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The beginning of the end of feature phones and what it means for libraries

Here’s my Boo! posting for Halloween.  Some stuff is real and it’s scary – hopefully in that scary movie, roller coaster kind of way.

Are we ready to see the end of feature phones (what they’re calling non-smartphones now)?

I’ve been thinking about this for a while.  I think we’re about to see an extreme decline in the production of feature phones or flip phones or just those ordinary mobile phones we’ve been using for years.

I see this pattern emerging.

Sony: We’re phasing out feature phones

“Sony has revealed that it is to phase out feature phones and concentrate on smartphones in the future. The Japanese giant has very recently announced its acquisition of the Ericsson part of Sony Ericsson, and with the buy out, effect more change than a simple rebranding exercise.”

So, Sony is buying out Ericsson’s share of Sony Ericsson and adopting a strategy that is basically a smartphone focus.

Remember that Microsoft bought Skype? They’re also pushing their Windows Mobile system for phones to everyone and have started shipping phones to developers.

Also, Google bought Motorola and is busy integrating that into their strategies but they do own the big smartphone operating system  . . . Android.

And there’s still the shark in the tank, Apple, with their iPhone and iOS and App Store, etc.  They’ve recently been overtaken by Android phones but the battles aren’t over and the war isn’t won.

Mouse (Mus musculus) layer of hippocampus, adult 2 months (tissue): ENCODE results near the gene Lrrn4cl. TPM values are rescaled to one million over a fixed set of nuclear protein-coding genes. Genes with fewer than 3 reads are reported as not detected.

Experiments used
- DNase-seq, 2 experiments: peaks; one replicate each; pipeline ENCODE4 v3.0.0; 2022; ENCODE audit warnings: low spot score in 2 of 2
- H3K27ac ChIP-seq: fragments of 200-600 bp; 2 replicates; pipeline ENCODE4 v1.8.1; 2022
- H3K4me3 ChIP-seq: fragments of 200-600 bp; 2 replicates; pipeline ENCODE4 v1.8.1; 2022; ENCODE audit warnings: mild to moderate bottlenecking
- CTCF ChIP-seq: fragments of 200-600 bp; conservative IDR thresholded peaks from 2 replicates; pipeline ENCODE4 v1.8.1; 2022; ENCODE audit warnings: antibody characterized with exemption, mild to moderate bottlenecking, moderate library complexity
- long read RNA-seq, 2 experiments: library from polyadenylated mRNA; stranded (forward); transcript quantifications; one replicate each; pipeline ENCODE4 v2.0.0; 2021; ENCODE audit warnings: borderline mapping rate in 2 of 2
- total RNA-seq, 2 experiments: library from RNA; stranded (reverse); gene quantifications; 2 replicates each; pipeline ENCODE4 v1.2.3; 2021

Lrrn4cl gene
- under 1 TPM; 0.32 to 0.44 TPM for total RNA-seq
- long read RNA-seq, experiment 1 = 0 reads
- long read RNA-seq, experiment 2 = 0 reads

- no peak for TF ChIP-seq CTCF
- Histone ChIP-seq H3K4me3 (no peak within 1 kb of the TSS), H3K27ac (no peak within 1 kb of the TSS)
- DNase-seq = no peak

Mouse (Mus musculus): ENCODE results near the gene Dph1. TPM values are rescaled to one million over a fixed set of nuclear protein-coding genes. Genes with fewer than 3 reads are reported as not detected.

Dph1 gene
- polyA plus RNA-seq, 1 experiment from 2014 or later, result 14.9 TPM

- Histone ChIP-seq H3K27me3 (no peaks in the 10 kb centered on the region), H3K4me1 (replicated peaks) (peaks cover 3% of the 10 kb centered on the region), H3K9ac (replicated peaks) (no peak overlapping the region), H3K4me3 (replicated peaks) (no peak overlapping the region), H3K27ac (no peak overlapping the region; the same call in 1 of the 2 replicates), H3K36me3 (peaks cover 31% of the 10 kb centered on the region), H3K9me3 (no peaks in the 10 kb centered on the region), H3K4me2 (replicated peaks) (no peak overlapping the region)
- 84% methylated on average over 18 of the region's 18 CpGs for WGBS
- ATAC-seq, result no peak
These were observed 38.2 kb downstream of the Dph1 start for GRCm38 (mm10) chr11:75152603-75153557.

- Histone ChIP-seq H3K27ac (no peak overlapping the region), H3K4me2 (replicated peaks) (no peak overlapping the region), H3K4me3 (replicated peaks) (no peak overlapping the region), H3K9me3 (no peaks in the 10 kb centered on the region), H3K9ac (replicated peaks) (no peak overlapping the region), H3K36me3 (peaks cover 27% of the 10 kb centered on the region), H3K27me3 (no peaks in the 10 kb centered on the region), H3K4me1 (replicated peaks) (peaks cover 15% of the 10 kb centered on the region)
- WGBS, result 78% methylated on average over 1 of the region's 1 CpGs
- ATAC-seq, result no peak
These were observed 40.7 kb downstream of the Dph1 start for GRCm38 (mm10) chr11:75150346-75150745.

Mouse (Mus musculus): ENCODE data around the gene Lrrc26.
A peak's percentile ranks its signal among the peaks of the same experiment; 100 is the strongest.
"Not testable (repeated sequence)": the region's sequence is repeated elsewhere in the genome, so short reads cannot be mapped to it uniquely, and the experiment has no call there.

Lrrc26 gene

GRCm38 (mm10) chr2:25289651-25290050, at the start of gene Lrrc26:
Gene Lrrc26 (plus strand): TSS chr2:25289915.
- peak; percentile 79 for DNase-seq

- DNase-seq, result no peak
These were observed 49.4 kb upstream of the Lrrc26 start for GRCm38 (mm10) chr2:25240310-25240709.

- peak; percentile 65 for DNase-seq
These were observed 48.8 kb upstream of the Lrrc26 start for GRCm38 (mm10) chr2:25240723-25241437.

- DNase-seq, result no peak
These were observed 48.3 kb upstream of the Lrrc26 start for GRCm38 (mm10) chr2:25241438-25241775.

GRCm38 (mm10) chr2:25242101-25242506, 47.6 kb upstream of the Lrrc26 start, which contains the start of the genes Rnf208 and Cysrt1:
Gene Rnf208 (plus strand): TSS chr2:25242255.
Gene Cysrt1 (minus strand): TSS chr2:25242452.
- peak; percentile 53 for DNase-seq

There’s more but that seems enough to make the point.  It’s a big war since it’s really about who is going to dominate the commercial space in a mobile world.  I think smartphones are emerging as the clear winner and it’s still up in the air as to whether that’s going to be Apple, Amazon, Facebook, Microsoft, Google or RIM.  They’ve all got loads of cash to play in the development.  Add tablets into the mix and you’ve got a major play for the future.  We have competing operating systems, devices, form factors, apps and app stores, partnerships, patents, and more in this new and emerging ecosystem.

As we already saw when the Internet went commerical in the 90’s, the consumer space can drive a lot of what happens in academia, k-12 education, research and public libraries. So what’s happening in mobile commercially now . . .

What this have to do with libraries? A lot!

First, we have to take into account that much (most?) of our content is going virtual in many ways.  We have:

1. Websites that need to be mobile ready and successful.

2. Books that are becoming e-books and working with e-readers, mobile phones and tablets in addition to computers.   Audiobooks too.

3. Serials collections that are now almost completely digital article vaults.

4. Learning experiences that are now delivered through learning management systems like Blackboard, D2L, Sakai, Moodle and more.

5. Music has basically gone to the song level as MP3’s and physical media plays an increasingly smaller role. Radio too.

6. The same thing is happening quickly to DVD’s as streaming media covers video.

7. Gaming? Nuff said – just look at the most popular games like Angry Birds, Farmville, and more and you can see they’re often mobile first.

8. Social sites like Facebook, LinkedIn and Twitter are all diving into mobile readiness big time.

So, we can’t miss the pattern.  The world of content is increasingly going virtual.

Now, what’s the commercial aspect?  Virtually all of the major content in libraries will be capable of being acquired or purchased in or through a mobile device like a smartphone.

One hopes that assistance and support of librarian lead initiatives will be there too. What will our portals and services look like in a mobile world?